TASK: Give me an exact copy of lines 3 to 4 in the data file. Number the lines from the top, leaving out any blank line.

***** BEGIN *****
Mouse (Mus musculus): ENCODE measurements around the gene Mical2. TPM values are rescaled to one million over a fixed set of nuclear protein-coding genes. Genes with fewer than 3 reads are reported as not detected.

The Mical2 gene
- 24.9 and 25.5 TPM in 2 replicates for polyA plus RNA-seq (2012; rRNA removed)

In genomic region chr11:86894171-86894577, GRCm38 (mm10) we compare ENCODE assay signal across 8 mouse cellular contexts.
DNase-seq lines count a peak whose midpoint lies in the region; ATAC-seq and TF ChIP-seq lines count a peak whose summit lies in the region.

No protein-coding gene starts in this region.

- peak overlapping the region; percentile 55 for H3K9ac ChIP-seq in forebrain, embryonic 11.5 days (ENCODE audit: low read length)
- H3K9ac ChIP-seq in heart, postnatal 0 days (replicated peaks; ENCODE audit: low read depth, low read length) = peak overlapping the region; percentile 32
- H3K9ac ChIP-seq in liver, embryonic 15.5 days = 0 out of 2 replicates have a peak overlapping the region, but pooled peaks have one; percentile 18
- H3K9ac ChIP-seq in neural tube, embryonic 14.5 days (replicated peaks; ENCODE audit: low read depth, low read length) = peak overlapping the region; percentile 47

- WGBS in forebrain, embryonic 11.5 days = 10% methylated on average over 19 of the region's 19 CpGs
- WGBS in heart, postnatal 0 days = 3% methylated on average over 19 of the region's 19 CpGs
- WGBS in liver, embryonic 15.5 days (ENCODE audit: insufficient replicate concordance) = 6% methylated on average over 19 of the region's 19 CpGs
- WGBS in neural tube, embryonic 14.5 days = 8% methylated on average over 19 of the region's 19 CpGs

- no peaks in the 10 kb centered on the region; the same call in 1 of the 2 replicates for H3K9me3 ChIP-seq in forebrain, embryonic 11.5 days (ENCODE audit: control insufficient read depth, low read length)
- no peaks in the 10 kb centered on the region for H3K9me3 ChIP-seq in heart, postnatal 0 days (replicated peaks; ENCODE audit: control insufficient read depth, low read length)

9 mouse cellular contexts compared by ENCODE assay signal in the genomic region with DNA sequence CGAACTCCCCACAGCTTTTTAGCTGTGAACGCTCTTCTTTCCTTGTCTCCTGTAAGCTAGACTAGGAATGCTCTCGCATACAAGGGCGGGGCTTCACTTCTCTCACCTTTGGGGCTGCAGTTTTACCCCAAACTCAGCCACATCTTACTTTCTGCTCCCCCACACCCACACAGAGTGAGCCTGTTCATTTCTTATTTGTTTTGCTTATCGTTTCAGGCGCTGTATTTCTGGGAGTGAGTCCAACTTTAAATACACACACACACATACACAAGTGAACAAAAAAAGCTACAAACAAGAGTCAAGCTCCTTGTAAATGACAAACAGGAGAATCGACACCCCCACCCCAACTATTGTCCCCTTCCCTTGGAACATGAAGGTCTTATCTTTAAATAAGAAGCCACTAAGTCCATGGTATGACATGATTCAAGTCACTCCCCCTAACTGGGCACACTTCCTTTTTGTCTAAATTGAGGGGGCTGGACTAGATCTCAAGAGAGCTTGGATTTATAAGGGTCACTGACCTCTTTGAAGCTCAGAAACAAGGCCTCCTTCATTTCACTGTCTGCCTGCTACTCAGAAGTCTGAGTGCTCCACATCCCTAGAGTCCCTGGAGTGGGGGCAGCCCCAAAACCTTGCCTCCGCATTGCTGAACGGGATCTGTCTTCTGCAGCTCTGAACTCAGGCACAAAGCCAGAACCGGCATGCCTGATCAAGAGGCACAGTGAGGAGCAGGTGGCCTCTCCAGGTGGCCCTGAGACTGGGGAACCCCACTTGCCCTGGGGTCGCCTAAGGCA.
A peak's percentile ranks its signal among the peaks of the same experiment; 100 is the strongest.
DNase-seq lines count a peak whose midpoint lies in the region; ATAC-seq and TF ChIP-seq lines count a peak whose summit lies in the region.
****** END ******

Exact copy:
- 24.9 and 25.5 TPM in 2 replicates for polyA plus RNA-seq (2012; rRNA removed)

In genomic region chr11:86894171-86894577, GRCm38 (mm10) we compare ENCODE assay signal across 8 mouse cellular contexts.